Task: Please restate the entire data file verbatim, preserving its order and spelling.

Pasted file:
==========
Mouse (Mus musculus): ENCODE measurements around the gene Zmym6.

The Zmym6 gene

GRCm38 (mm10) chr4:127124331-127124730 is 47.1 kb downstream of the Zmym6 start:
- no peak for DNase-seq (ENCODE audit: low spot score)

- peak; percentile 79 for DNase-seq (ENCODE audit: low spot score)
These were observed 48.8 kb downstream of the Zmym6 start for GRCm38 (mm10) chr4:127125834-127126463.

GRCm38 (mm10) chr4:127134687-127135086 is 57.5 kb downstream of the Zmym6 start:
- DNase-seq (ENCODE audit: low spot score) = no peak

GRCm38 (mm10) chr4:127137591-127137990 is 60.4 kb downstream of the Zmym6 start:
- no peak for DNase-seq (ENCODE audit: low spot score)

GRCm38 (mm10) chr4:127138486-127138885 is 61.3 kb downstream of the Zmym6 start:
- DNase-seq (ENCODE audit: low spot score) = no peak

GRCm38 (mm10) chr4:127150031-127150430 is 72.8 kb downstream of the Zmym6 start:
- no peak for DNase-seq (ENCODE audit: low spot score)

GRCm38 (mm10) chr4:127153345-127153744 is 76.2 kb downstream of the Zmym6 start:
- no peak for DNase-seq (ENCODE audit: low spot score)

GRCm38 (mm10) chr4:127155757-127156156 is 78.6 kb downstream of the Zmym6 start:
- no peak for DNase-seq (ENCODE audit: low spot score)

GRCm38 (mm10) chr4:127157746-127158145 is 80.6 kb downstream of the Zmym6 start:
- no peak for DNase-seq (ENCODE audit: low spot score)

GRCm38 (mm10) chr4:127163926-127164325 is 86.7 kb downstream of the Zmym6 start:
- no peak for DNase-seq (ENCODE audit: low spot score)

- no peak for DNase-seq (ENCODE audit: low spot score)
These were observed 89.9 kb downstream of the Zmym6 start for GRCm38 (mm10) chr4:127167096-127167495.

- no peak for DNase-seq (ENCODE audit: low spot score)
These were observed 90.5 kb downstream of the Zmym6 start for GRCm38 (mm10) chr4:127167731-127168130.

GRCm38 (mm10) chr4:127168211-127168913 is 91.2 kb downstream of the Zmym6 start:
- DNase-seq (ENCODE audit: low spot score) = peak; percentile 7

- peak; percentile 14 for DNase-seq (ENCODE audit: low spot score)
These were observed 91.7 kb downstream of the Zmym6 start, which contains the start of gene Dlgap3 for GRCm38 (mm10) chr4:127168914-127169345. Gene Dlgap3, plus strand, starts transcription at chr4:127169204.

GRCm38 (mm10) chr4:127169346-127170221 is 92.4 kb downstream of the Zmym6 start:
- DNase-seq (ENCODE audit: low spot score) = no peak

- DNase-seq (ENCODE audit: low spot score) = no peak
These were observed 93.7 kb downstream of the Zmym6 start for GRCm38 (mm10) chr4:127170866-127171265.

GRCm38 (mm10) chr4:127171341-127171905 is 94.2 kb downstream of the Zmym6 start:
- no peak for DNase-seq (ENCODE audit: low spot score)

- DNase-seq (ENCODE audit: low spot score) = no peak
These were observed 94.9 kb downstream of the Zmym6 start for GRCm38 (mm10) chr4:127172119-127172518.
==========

Mouse (Mus musculus): ENCODE measurements around the gene Zmym6.

The Zmym6 gene

GRCm38 (mm10) chr4:127124331-127124730 is 47.1 kb downstream of the Zmym6 start:
- no peak for DNase-seq (ENCODE audit: low spot score)

- peak; percentile 79 for DNase-seq (ENCODE audit: low spot score)
These were observed 48.8 kb downstream of the Zmym6 start for GRCm38 (mm10) chr4:127125834-127126463.

GRCm38 (mm10) chr4:127134687-127135086 is 57.5 kb downstream of the Zmym6 start:
- DNase-seq (ENCODE audit: low spot score) = no peak

GRCm38 (mm10) chr4:127137591-127137990 is 60.4 kb downstream of the Zmym6 start:
- no peak for DNase-seq (ENCODE audit: low spot score)

GRCm38 (mm10) chr4:127138486-127138885 is 61.3 kb downstream of the Zmym6 start:
- DNase-seq (ENCODE audit: low spot score) = no peak

GRCm38 (mm10) chr4:127150031-127150430 is 72.8 kb downstream of the Zmym6 start:
- no peak for DNase-seq (ENCODE audit: low spot score)

GRCm38 (mm10) chr4:127153345-127153744 is 76.2 kb downstream of the Zmym6 start:
- no peak for DNase-seq (ENCODE audit: low spot score)

GRCm38 (mm10) chr4:127155757-127156156 is 78.6 kb downstream of the Zmym6 start:
- no peak for DNase-seq (ENCODE audit: low spot score)

GRCm38 (mm10) chr4:127157746-127158145 is 80.6 kb downstream of the Zmym6 start:
- no peak for DNase-seq (ENCODE audit: low spot score)

GRCm38 (mm10) chr4:127163926-127164325 is 86.7 kb downstream of the Zmym6 start:
- no peak for DNase-seq (ENCODE audit: low spot score)

- no peak for DNase-seq (ENCODE audit: low spot score)
These were observed 89.9 kb downstream of the Zmym6 start for GRCm38 (mm10) chr4:127167096-127167495.

- no peak for DNase-seq (ENCODE audit: low spot score)
These were observed 90.5 kb downstream of the Zmym6 start for GRCm38 (mm10) chr4:127167731-127168130.

GRCm38 (mm10) chr4:127168211-127168913 is 91.2 kb downstream of the Zmym6 start:
- DNase-seq (ENCODE audit: low spot score) = peak; percentile 7

- peak; percentile 14 for DNase-seq (ENCODE audit: low spot score)
These were observed 91.7 kb downstream of the Zmym6 start, which contains the start of gene Dlgap3 for GRCm38 (mm10) chr4:127168914-127169345. Gene Dlgap3, plus strand, starts transcription at chr4:127169204.

GRCm38 (mm10) chr4:127169346-127170221 is 92.4 kb downstream of the Zmym6 start:
- DNase-seq (ENCODE audit: low spot score) = no peak

- DNase-seq (ENCODE audit: low spot score) = no peak
These were observed 93.7 kb downstream of the Zmym6 start for GRCm38 (mm10) chr4:127170866-127171265.

GRCm38 (mm10) chr4:127171341-127171905 is 94.2 kb downstream of the Zmym6 start:
- no peak for DNase-seq (ENCODE audit: low spot score)

- DNase-seq (ENCODE audit: low spot score) = no peak
These were observed 94.9 kb downstream of the Zmym6 start for GRCm38 (mm10) chr4:127172119-127172518.